Norwegian minister of petroleum and energy, Kjell-Børge Freiberg, will start cutting the first sheet for the topside of the Johan Castberg vessel at Kværner's yard at Stord on Nov. 21. The construction will create major ripple effects throughout Norway.
"Johan Castberg is the next major development on the Norwegian continental shelf and will open a new area in the Barents Sea for Equinor. Johan Castberg's development will have ripple effects equivalent to 47,000 man-years in Norway during the development phase. The value of Norwegian goods and services will amount to around NOK 25 billion, said Anders Opedal, Equinor’s executive vice president for technology, projects and drilling, in a statement.
In total, more than two million working hours will be included in the construction of the topside, and it is expected to generate jobs for 4,800 people.
"Simultaneously, work will begin at a number of yards along the entire Norwegian coast. Already, many small and large Norwegian suppliers are in the process of delivering to Johan Castberg. This shows the competitiveness and competencies of the Norwegian supplier industry in hard global competition, says project director for Johan Castberg, Knut Gjertsen.
There will be extensive activity at the yards in Verdal, Egersund and Sandnessjøen in addition to Stord over the next few years constructing the many parts that will form the complex topside. It will beinstalled on the 200-m long FPSO vessel that will be producing on the Johan-Castberg field for 30 years from the planned production start in 2022.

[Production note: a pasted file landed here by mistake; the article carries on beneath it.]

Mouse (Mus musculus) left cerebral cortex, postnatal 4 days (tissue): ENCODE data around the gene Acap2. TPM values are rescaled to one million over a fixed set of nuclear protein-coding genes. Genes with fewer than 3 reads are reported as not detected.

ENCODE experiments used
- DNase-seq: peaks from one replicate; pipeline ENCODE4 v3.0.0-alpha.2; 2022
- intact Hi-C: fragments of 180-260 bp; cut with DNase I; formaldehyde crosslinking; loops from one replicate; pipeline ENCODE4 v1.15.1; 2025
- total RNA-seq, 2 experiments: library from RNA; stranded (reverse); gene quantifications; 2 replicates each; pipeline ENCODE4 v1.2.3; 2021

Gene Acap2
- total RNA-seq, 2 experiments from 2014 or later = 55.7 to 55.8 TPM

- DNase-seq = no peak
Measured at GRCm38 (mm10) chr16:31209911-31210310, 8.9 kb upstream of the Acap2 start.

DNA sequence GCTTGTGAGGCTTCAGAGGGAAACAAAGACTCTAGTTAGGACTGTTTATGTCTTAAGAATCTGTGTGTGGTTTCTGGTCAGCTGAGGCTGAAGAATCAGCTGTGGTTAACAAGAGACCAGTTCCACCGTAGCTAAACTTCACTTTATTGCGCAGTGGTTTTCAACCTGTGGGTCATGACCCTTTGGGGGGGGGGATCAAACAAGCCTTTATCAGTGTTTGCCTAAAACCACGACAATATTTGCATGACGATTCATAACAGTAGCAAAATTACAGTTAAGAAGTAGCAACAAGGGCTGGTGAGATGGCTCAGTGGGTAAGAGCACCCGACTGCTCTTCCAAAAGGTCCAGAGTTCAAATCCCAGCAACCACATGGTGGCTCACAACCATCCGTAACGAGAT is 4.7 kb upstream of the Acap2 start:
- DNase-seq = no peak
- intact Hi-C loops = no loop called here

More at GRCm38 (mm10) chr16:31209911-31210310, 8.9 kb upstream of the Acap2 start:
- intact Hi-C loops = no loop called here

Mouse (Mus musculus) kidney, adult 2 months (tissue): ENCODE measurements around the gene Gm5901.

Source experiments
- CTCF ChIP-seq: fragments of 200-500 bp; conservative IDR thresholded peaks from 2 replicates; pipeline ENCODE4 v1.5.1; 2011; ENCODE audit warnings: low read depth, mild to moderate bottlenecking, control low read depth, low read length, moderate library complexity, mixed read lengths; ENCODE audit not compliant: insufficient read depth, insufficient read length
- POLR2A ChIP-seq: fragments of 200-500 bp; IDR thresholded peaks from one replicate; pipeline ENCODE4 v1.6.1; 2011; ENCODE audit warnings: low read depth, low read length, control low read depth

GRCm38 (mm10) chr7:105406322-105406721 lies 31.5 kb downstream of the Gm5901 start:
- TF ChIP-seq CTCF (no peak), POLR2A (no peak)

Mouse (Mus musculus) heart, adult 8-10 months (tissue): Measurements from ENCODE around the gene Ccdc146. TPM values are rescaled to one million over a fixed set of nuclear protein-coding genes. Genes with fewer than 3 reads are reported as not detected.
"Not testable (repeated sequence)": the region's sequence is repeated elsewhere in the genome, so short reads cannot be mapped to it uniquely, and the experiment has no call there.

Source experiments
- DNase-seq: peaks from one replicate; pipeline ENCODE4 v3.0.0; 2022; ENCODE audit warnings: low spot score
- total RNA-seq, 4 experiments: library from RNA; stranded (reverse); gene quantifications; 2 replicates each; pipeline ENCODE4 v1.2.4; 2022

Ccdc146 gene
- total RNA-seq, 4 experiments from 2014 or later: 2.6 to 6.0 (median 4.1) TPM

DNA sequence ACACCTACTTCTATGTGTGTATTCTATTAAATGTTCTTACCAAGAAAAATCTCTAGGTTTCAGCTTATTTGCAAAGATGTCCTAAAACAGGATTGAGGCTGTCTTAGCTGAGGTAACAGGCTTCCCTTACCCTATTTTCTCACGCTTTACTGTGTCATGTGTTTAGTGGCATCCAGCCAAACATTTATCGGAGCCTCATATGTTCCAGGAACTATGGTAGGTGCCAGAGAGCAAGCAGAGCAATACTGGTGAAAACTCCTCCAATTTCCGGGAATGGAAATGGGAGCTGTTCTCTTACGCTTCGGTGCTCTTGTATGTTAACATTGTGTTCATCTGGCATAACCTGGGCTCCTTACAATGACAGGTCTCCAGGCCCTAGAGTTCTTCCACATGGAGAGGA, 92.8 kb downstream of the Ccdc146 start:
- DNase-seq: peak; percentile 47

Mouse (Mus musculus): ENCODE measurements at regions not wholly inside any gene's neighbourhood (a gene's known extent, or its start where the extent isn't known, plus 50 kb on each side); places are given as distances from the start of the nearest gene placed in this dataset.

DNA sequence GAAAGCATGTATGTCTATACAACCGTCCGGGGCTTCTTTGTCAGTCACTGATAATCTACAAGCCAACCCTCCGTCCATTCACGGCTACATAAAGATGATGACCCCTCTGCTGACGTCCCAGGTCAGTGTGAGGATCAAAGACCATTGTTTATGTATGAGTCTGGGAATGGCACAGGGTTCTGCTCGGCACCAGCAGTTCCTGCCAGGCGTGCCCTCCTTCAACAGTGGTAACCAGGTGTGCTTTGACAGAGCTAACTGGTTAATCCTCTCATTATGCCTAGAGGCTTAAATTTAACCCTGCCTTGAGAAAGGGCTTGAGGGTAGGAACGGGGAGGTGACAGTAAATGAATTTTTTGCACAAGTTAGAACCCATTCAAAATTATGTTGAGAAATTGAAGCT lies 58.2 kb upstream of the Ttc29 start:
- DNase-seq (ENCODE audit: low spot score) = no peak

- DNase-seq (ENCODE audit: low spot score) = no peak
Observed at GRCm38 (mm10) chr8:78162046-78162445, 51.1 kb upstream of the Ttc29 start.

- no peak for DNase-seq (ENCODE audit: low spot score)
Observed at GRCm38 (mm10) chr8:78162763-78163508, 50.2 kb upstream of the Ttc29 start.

Already the construction of the other two big puzzle pieces of the FPSO is well under way. The hull is under construction in Singapore, and the turret is being built in Dubai. These will eventually arrive at Stord in 2020 for assembly and completion before the vessel is moved to its permanent home in the Barents Sea.
The Johan Castberg partnership includes Equinor 50%, Eni 30%, and Petoro 20%.
Equinor has chosen suppliers for inspection services on all offshore installations on the Norwegian continental shelf and onshore plants in Norway on Nov. 15.
The second phase of the development will increase production to 660,000 barrels of oil per day (bbl/d) from 440,000 bbl/d.
Equinor and the Johan Sverdrup partnership consisting of Lundin Norway, Petoro, Aker BP and Total, said Oct. 5 production has started from the giant field in the North Sea.